Cypherpunk: Politics Versus Technology

In my latest illustration, I feature Cypherpunk activists wearing Guy Fawkes masks during in a Million Mask march in a futuristic cyberpunk style art carrying sign ‘Anonymous’ and ‘Cypherpunk Manifesto’. You might also notice the ‘Back to the Future‘ car.


The topic of “Cypherpunks” pique my interest, and I’ve been researching and reading up on it for the past months. Cypherpunk (not to be confused with Cyberpunk), basically is any activist advocating widespread use of strong cryptography and privacy-enhancing technologies as a route to social and political change.

I still remember the first time I came across this during one of my classes last year, on my final year of my liberal arts bachelor degree studies in Oklahoma City University, where I was first introduced about this idealogy. I vividly remember feeling infuriated and excited about the idea of computer hackers coming up with codes to protect the privacy of ordinary citizens from the prying eyes of organizations and the possibility of government and covert agencies spying on the public.

Originally communicating through the Cypherpunks electronic mailing list, informal groups aimed to achieve privacy and security through proactive use of cryptography. Cypherpunks have been engaged in an active movement since the late 1980s.

I realize that there are not much media coverage nor mention about this topic online, I’ve been penning my thoughts here on my blog, and of course my art illustration, hoping to shed more light into this idealogy. In case you missed it:

The Cybersecurity of Cryptocurrencies: Constant Evolution

In the Beginning, There Was CypherPunks

Cypherpunk Revolution: Anonymous’ Million Mask March

Crypto Anarchist Manifesto: Cypherpunk Coup D’état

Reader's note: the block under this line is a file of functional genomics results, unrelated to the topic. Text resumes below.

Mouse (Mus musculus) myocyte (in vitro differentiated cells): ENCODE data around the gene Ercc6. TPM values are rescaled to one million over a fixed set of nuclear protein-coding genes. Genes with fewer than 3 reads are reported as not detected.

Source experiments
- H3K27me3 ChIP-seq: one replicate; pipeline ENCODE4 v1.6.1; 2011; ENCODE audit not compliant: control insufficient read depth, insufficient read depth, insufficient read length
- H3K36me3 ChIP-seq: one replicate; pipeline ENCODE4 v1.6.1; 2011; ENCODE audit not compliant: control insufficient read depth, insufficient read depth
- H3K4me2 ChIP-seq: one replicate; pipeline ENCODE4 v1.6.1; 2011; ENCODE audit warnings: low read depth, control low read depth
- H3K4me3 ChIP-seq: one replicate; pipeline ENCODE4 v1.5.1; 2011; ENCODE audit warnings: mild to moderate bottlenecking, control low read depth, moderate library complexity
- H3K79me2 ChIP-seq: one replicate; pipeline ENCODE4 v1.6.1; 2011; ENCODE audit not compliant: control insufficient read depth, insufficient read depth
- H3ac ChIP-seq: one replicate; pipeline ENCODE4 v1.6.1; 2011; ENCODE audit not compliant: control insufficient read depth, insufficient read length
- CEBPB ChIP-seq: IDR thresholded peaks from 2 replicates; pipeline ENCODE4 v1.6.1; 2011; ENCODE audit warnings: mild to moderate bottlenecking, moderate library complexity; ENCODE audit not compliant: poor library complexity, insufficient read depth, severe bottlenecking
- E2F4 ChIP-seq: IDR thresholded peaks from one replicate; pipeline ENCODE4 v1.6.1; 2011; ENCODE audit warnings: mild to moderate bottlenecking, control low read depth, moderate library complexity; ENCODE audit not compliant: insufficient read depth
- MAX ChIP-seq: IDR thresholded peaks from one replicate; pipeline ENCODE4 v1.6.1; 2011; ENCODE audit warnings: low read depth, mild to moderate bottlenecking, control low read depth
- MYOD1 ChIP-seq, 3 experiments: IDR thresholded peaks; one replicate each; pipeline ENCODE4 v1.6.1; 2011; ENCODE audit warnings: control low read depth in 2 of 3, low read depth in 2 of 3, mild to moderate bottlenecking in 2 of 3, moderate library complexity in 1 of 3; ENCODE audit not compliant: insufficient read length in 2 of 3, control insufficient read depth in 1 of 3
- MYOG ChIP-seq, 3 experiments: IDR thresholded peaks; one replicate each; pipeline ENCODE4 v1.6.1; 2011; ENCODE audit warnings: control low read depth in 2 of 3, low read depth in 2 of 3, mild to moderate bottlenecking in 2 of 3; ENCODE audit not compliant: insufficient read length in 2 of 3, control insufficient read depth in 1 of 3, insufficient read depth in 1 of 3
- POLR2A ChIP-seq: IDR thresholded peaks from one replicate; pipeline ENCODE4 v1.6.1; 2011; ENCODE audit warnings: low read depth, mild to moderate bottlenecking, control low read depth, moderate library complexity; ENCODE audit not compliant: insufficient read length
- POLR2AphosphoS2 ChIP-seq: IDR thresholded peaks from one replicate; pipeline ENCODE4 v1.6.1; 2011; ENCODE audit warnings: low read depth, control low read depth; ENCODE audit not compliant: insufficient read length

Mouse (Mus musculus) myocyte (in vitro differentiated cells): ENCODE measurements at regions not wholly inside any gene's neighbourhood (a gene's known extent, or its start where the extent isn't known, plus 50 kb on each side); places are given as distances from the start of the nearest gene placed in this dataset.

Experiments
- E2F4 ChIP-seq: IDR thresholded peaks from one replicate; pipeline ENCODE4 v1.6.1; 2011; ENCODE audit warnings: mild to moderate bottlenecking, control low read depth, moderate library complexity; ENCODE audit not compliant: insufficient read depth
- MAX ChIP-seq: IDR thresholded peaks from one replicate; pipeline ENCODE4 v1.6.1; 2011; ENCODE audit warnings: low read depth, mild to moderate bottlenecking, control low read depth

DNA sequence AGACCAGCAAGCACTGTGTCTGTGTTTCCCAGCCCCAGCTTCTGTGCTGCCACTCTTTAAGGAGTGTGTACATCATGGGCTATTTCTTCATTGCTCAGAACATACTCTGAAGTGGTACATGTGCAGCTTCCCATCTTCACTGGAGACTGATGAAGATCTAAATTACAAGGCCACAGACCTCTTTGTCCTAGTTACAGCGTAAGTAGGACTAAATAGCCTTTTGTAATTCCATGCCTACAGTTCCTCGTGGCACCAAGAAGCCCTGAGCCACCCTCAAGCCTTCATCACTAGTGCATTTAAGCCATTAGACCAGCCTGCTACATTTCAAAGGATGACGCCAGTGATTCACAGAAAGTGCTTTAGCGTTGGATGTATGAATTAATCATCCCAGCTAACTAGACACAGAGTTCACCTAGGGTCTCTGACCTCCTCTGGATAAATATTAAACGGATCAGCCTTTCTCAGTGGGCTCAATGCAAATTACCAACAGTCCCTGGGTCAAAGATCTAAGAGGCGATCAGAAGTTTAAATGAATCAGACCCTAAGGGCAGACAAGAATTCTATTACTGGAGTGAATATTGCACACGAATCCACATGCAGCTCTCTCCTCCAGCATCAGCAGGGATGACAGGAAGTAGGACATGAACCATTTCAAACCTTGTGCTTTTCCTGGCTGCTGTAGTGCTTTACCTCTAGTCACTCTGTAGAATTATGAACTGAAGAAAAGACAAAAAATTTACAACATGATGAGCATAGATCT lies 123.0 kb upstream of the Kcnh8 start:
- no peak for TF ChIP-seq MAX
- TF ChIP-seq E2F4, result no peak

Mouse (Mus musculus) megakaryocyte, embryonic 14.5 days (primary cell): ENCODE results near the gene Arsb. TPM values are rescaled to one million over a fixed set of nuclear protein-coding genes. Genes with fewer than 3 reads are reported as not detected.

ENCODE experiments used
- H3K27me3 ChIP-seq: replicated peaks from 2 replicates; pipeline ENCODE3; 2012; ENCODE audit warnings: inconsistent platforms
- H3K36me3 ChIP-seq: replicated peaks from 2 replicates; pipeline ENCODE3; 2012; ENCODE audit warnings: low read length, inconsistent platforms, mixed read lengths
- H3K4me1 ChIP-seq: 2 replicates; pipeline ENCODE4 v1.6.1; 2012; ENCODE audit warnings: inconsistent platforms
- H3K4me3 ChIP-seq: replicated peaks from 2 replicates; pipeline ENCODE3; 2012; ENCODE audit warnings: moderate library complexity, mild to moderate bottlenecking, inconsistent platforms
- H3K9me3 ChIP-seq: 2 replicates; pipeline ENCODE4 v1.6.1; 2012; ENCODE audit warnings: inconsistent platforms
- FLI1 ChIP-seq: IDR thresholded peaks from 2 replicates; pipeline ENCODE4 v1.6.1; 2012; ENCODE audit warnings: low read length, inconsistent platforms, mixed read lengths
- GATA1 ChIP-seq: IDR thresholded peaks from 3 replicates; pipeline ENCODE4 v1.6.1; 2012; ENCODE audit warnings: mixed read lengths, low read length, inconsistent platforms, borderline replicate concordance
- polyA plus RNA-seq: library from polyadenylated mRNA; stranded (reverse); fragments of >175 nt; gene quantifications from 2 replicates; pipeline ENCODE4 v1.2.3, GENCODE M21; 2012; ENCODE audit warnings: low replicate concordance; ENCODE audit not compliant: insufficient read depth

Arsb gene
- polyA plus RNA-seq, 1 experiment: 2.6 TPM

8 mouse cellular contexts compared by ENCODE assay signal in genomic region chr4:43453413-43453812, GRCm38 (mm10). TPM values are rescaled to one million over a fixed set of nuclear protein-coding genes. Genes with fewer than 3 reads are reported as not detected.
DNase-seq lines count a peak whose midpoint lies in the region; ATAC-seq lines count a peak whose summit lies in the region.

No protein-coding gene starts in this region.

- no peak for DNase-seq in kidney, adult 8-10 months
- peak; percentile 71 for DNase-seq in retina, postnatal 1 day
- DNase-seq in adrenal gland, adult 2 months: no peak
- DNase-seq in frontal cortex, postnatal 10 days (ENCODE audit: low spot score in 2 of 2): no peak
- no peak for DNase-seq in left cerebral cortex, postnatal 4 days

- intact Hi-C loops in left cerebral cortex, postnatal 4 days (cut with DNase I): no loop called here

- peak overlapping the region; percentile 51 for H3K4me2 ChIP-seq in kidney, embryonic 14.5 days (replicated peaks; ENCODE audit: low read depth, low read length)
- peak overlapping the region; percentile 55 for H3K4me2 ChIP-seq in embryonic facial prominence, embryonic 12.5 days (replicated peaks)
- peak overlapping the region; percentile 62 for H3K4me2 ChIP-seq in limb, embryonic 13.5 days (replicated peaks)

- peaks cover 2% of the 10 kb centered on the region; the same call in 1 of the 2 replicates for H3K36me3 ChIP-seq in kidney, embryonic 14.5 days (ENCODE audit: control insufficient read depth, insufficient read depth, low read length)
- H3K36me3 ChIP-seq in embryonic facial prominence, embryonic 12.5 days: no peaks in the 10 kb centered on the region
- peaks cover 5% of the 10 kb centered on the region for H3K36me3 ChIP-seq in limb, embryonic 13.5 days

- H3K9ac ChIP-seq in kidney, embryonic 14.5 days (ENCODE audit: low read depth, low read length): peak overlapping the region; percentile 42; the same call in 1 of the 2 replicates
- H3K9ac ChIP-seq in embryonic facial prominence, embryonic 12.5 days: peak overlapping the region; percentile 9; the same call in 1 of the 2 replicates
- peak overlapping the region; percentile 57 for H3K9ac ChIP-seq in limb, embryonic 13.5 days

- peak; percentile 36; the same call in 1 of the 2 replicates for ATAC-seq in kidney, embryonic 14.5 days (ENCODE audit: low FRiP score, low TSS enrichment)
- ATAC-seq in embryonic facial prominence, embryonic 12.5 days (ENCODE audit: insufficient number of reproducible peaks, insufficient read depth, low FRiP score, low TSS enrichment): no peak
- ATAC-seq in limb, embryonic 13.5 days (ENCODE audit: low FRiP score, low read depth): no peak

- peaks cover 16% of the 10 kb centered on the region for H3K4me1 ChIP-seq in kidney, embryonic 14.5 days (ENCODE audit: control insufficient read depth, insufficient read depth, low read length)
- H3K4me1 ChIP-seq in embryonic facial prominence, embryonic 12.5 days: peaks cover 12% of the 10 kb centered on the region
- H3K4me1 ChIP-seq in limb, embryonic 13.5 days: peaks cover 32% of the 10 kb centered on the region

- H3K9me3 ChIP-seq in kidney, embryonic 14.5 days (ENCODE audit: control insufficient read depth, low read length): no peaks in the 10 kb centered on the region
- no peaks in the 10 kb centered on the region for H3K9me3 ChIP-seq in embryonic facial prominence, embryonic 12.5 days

What is Decentralization Actually About?


Politics Vs Technology – Hal Finney

This position seems to be fast becoming cypherpunks dogma, but I don’t agree. The notion that we can just fade into cypherspace and ignore the unpleasant political realities is unrealistic, in my view.

Have people forgotten the Clipper proposal, with the possible follow-on to make non-Clipper encryption illegal? To the extent this proposal has been or will be defeated, it will happen through political maneuvering, not technology.

Have people forgotten the PGP export investigation? Phil Zimmermann hasn’t. He and others may be facing the prospect of ten years in prison if they were found guilty of illegal export. If anyone has any suggestions for how to escape from jail into cyberspace I’d like to hear about them.

Mike’s SecureDrive is a terrific program for protecting privacy. But if we want to keep keys secret from politically-motivated investigations, we have to rely on the very political and non-technological Fifth Amendment (an amendment which Mike Godwin of EFF and others contend does not actually protect disclosure of cryptographic keys). Again, we need to win political, not technological, victories in order to protect our privacy.

I even question Mike’s point about the government’s inability to ban books. Look at the difficulty in keeping PGP available in this country even though it is legal. Not only have FTP sites been steadily closed down, even the key servers have as well. And this is legal software.

Sure, this software is currently available overseas, but that is because PGP’s only legal limitations are the U.S. patent issues. Imagine how much worse it would be if non-escrowed encryption were made illegal in a broad range of countries, with stringent limits on net access to countries which promote illegal software? Here again, these kinds of decisions will be made in the political realm.

Fundamentally, I believe we will have the kind of society that most people want. If we want freedom and privacy, we must persuade others that these are worth having. There are no shortcuts. Withdrawing into technology is like pulling the blankets over your head. It feels good for a while, until reality catches up. The next Clipper or Digital Telephony proposal will provide a rude awakening.

Hal Finney
2 January 1994

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